Flooding, a long-feared natural phenomenon, is a very real concern throughout the region. Water has spilled from the banks of the Mississippi many time over the years, causing widespread fear and devastation. The Great Mississippi Flood of 1927, the area's most devastating food event, prompted the implementation of numerous safety measures.
Arkansas was the hardest hit state with most of the flooding coming form tributaries to the Mississippi.
The Great Flood of 1927
The rain came in the summer of 1926 and they didn't let up. By fall, the river's swollen tributaries and become a great concern. In the spring, the Mississippi River broke out of its levee system in 145 places. Water up to 30 feet deep kills over 250 people in seven states. It flooded an area 50 miles wide and 100 miles long.
What is a levee?
A levee is a manmade structure built to prevent a river from overflowing its banks.
In 1927, the river remained at flood stage for a record 153 days!
Bursting at the seams
During the Great Mississippi Flood of 1927, area residents feared the worst.
They tried to believe that the river's levees would keep them safe, but unfortunately, many gave way. Water spilled across land, washing away nearly everything in its path.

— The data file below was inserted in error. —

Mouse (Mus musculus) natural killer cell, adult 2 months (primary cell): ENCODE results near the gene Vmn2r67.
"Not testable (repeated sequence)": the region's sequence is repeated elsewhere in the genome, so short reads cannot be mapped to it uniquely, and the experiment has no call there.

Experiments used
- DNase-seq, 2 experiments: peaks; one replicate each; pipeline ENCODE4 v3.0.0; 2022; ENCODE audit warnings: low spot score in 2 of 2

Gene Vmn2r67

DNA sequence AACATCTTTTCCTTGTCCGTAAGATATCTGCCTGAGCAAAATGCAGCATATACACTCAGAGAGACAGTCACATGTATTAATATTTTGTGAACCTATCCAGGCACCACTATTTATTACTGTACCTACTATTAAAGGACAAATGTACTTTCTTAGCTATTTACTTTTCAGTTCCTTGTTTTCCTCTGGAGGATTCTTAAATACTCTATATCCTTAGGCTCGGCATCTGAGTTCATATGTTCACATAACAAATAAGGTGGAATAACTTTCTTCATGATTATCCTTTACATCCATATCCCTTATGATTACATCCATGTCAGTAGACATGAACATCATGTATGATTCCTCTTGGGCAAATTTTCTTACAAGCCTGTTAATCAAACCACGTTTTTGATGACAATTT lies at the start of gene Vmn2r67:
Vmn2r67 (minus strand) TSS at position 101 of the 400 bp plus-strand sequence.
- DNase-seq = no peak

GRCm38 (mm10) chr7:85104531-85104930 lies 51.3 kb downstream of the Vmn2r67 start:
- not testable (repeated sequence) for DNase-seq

Startling stats about the flood of 1927
· Over 60,000 people lost homes In the flood.
· The flood caused $400 millions in damages,-equivalent to approximately 5 billion dollars today.
· Arkansas farmers lost entire crops-over two million acres were underwater.
· In some places, the river was sixty miles wide.
· The Great Flood led to a change in attitudes about the government's role in helping its citizens in time of crisis. People now looked to Washington for help.
During the Great Flood the levee was, the only dry spot.
How deep was the water?
Where you are standing is 15 feet above the ground. The water was up to 30 feet deep during the Great Flood.
Will it happen again?
Although levees, remain the keystone of the flood-control system, for the Mississippi and other rivers, after the Great Flood the Corps of Engineers yielded to pressure to include meander cutoffs, flood outlets, upstream reservoirs, and other measures. Even with those efforts, however, major floods have occurred on the Mississippi River in 1973 and 1993.